UK bus companies will be obliged to provide audio and visual announcements to help disabled passengers, the Department for Transport (DfT) said.
The latest figures from March 2020 show that three out of five buses in England were not equipped with the technology.
The DfT has pledged to provide grants of £ 3.5million to help small businesses add audiovisual information systems to their fleets.
He also announced that research will be carried out on the design of bus stops and bus stations to ensure that they are “accessible to all”.
This is part of a larger strategy to strengthen inclusiveness in transport.
An audit of UK stations announced in May began to identify potential accessibility improvements and existing good examples.
The DfT said it would work with Network Rail on a new program to install tactile paving on the edge of station platforms.
This paving has contrasting textures so that it can be detected by visually impaired pedestrians.
The ministry will also support new legislation to protect disabled passengers from overloading in taxis and private rental vehicles.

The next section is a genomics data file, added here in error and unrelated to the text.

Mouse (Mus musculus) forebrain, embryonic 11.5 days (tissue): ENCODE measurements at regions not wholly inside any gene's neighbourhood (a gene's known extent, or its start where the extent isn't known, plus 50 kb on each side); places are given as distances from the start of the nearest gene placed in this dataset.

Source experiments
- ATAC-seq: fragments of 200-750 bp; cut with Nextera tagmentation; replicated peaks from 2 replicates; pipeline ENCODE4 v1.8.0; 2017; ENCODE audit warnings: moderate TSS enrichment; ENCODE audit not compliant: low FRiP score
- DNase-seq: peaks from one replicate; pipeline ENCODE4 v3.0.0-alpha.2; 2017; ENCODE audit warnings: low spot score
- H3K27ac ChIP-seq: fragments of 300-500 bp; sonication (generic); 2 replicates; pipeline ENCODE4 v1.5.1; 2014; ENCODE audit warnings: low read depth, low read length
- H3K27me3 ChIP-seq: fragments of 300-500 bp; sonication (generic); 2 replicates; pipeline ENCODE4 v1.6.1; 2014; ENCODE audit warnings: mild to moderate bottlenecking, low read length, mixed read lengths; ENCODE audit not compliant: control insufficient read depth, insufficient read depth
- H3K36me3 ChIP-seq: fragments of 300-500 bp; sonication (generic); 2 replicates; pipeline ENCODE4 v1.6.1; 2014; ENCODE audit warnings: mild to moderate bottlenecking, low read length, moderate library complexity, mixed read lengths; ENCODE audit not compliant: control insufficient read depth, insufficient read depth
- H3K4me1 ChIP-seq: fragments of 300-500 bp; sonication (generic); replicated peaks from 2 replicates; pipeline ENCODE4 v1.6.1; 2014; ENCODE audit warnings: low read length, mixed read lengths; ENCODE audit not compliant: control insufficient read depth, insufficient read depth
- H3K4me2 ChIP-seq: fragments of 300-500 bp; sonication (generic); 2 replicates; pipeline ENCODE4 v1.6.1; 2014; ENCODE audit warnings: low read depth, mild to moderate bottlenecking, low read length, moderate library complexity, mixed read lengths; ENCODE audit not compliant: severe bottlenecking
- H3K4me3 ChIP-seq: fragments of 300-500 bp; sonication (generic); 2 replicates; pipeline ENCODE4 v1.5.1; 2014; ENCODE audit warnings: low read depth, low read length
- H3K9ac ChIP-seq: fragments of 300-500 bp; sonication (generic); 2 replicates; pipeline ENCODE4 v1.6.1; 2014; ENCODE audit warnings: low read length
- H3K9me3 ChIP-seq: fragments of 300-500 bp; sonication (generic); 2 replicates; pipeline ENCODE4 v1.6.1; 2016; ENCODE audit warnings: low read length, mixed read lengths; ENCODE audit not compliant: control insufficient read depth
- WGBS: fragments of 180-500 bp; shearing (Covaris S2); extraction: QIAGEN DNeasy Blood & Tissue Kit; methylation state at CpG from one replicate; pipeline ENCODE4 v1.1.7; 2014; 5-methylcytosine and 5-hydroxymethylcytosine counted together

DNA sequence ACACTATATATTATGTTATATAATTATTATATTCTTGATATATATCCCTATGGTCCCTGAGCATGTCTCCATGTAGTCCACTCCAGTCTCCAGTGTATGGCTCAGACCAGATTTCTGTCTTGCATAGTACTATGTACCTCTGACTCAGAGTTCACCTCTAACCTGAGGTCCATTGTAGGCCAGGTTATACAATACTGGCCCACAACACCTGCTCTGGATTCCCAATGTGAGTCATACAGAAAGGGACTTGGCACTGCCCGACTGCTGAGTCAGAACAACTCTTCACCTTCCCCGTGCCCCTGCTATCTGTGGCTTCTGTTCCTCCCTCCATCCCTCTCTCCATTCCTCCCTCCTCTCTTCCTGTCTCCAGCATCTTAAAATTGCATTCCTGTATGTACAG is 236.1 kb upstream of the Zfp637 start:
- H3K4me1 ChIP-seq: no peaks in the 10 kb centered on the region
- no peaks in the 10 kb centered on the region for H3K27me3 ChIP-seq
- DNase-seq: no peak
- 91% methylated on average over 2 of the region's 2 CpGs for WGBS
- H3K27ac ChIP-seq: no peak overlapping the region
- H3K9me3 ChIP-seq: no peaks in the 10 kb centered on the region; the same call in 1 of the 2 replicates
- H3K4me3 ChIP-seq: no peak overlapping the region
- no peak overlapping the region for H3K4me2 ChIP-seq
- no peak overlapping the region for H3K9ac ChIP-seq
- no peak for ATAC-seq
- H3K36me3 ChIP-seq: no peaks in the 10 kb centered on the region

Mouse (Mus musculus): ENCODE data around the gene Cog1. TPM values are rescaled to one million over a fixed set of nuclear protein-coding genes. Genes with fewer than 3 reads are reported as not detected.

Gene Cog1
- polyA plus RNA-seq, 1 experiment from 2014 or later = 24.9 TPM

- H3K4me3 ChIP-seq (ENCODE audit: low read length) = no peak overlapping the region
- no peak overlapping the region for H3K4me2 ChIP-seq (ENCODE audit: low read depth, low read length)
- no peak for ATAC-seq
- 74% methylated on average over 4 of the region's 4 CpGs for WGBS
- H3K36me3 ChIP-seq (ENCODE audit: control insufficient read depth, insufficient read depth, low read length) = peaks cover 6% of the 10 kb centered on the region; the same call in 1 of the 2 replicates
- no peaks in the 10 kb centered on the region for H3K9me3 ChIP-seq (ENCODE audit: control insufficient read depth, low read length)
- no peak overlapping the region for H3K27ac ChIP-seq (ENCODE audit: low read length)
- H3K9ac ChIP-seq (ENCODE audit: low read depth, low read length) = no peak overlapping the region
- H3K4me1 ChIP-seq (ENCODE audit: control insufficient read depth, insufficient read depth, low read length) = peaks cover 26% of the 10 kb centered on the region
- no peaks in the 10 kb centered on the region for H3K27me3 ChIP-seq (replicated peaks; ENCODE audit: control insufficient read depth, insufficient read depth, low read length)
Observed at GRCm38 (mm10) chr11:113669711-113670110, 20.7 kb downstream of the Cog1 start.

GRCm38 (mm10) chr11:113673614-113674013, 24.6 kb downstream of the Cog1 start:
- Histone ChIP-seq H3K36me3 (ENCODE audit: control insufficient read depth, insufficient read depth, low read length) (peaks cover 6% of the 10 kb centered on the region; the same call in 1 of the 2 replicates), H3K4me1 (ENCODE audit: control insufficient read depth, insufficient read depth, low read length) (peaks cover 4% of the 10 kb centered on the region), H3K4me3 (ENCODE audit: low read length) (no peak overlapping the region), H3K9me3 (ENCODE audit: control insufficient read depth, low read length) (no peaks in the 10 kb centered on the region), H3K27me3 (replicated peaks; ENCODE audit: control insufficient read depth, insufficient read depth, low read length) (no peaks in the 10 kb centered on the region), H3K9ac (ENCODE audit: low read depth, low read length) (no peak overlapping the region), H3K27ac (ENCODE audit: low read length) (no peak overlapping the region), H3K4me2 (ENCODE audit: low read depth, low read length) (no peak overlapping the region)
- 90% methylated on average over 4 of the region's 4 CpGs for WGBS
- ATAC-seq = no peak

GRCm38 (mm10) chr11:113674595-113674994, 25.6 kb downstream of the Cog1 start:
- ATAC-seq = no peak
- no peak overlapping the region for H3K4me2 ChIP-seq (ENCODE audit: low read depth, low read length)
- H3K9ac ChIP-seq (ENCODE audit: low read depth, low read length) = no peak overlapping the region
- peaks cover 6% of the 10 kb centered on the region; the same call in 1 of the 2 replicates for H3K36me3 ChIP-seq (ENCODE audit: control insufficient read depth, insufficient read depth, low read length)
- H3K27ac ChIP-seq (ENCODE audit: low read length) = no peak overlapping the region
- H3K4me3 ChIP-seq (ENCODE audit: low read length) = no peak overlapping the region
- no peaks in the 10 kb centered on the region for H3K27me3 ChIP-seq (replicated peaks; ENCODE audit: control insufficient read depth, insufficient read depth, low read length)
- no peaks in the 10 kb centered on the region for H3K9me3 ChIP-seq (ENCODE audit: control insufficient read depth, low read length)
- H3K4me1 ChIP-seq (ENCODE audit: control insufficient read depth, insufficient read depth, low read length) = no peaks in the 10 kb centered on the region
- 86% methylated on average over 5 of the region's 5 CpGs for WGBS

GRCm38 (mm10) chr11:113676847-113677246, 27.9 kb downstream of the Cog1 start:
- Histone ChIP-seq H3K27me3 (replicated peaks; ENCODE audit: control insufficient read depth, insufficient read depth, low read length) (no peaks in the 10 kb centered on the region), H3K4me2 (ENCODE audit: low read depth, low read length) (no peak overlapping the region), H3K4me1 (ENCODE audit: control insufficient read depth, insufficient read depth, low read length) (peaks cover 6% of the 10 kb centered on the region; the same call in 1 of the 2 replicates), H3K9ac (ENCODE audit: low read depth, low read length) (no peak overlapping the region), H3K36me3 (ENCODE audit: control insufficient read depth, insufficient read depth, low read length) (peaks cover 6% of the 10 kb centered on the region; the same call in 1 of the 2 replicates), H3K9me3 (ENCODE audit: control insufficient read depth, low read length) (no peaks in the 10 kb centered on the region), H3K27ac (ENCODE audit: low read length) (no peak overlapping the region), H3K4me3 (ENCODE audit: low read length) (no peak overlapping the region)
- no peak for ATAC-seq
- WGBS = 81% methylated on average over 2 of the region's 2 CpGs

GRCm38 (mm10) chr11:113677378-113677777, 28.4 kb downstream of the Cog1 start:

It will work with consumer groups to design more accessible charging stations for electric cars and provide £ 1million in funding to improve access to ferry ports.
Accessibility Minister Chris Heaton-Harris said: “Passengers with disabilities should be allowed to use all forms of transportation with the same confidence as everyone else, whether by taxi, train, bus or bus. by ferry.
“Today’s measures will have a real, positive impact and double our promise to rebuild fairer from Covid.”
Robert Burley, Director of Muscular Dystrophy UK, said: “We regularly hear from people living with muscle wasting conditions who have had to cancel or shorten days, or don’t consider them at all, due to poor accessibility.
“The strategy announced today is a step in the right direction to tackle the exclusion that so many people with disabilities face on a daily basis.